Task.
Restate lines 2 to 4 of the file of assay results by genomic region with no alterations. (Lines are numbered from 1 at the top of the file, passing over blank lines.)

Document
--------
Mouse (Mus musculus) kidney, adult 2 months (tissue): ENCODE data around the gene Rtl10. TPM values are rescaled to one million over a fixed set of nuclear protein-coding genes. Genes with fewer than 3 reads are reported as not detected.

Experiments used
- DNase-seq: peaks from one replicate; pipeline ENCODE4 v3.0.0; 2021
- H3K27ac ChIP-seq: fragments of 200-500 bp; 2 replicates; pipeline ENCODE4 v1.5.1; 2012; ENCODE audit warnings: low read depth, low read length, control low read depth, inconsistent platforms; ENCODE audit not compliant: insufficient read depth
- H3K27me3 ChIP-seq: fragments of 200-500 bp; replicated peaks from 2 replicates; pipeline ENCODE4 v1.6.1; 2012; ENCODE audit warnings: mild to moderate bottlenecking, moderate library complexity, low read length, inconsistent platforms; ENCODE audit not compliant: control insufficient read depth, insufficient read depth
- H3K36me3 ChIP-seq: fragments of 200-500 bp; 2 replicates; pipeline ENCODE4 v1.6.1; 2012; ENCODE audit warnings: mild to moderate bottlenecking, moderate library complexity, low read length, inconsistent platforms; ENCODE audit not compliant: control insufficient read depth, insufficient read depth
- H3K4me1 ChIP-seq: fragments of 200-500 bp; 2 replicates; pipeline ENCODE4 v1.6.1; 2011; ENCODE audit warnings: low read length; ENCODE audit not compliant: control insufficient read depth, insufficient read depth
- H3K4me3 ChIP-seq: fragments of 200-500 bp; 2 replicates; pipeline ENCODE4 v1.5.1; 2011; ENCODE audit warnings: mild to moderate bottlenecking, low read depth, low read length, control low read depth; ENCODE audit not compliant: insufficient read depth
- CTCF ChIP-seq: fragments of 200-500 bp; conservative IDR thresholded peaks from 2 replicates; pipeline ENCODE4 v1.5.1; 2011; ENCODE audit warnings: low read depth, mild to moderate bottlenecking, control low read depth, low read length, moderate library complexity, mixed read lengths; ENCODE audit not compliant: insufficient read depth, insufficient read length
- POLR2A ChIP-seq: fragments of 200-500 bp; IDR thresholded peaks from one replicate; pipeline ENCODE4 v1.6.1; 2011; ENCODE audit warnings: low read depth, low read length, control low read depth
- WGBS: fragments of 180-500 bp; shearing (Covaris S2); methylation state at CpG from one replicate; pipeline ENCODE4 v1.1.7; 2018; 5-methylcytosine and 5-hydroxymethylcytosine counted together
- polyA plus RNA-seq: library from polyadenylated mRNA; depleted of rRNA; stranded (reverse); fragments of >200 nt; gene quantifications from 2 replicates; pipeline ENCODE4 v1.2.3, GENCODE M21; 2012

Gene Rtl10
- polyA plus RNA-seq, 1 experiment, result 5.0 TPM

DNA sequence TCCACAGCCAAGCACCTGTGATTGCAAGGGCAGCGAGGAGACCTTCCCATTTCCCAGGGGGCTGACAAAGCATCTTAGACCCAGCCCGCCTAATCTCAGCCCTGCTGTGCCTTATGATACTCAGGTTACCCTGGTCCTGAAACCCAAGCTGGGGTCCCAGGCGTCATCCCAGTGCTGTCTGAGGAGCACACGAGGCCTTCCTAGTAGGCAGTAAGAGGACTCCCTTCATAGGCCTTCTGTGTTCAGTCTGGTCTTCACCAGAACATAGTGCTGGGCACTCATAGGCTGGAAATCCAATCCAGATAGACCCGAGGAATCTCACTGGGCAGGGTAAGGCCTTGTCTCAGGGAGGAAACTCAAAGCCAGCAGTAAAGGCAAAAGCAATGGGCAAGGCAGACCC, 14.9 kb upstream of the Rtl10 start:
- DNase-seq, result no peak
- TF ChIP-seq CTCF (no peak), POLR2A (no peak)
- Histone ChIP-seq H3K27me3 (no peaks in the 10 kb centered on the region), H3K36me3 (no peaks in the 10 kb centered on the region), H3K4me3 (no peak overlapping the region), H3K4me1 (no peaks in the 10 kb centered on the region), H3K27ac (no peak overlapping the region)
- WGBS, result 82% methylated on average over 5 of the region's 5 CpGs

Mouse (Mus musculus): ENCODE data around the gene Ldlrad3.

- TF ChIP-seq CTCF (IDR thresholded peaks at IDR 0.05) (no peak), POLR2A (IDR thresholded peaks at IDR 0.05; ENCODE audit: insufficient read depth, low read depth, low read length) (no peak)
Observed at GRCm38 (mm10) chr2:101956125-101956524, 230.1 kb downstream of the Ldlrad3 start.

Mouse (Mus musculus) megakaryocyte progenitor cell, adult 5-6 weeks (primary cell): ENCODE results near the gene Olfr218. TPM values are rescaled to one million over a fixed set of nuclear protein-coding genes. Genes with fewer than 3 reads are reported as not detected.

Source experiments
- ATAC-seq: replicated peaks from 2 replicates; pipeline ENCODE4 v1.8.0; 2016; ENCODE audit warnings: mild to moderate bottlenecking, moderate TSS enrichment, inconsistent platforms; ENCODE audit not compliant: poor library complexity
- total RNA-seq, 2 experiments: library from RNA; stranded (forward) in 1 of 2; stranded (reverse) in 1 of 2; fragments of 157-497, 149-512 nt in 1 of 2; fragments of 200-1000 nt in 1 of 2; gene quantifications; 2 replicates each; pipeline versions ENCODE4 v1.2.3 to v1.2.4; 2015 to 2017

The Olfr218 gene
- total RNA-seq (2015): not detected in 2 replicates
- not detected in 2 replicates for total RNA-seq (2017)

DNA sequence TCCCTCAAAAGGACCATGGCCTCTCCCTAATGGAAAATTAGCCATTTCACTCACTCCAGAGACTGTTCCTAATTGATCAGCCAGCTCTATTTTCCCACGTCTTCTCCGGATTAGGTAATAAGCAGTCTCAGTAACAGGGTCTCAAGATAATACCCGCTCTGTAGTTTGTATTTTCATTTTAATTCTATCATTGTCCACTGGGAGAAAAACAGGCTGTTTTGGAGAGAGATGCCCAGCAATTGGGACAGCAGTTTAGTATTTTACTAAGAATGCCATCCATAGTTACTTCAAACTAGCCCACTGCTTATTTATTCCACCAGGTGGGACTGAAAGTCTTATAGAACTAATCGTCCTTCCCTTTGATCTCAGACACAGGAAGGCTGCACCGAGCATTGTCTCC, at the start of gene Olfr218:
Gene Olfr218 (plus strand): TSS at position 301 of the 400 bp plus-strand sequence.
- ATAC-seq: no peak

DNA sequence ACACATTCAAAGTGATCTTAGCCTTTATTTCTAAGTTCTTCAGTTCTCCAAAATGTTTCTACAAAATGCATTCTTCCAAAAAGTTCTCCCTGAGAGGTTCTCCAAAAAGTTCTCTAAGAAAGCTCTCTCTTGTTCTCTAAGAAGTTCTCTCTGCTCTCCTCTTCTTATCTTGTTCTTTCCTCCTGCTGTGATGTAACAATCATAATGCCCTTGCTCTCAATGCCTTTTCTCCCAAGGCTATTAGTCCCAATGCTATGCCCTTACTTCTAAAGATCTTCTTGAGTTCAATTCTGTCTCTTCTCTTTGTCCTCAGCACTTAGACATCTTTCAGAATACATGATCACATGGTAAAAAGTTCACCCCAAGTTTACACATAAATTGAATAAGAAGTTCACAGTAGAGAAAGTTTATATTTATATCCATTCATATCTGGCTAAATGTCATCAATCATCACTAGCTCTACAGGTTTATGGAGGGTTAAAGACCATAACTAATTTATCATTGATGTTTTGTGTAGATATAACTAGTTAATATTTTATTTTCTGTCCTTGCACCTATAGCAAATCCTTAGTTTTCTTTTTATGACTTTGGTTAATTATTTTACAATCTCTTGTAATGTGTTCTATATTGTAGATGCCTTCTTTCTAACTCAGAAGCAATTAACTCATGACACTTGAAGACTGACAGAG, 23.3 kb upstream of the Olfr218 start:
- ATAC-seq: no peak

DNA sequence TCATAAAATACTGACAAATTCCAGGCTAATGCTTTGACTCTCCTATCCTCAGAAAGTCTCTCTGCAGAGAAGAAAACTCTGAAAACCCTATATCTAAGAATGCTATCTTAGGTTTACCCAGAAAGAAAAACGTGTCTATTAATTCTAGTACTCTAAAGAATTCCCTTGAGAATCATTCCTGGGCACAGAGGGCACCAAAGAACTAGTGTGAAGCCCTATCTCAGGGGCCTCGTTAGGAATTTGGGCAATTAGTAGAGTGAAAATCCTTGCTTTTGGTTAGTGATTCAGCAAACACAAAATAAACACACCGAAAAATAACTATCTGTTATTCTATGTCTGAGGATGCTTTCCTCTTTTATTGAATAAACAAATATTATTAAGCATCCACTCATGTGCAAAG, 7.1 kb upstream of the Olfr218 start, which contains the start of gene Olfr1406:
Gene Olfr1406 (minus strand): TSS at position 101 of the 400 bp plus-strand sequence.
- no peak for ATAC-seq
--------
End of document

Experiments used
- DNase-seq: peaks from one replicate; pipeline ENCODE4 v3.0.0; 2021
- H3K27ac ChIP-seq: fragments of 200-500 bp; 2 replicates; pipeline ENCODE4 v1.5.1; 2012; ENCODE audit warnings: low read depth, low read length, control low read depth, inconsistent platforms; ENCODE audit not compliant: insufficient read depth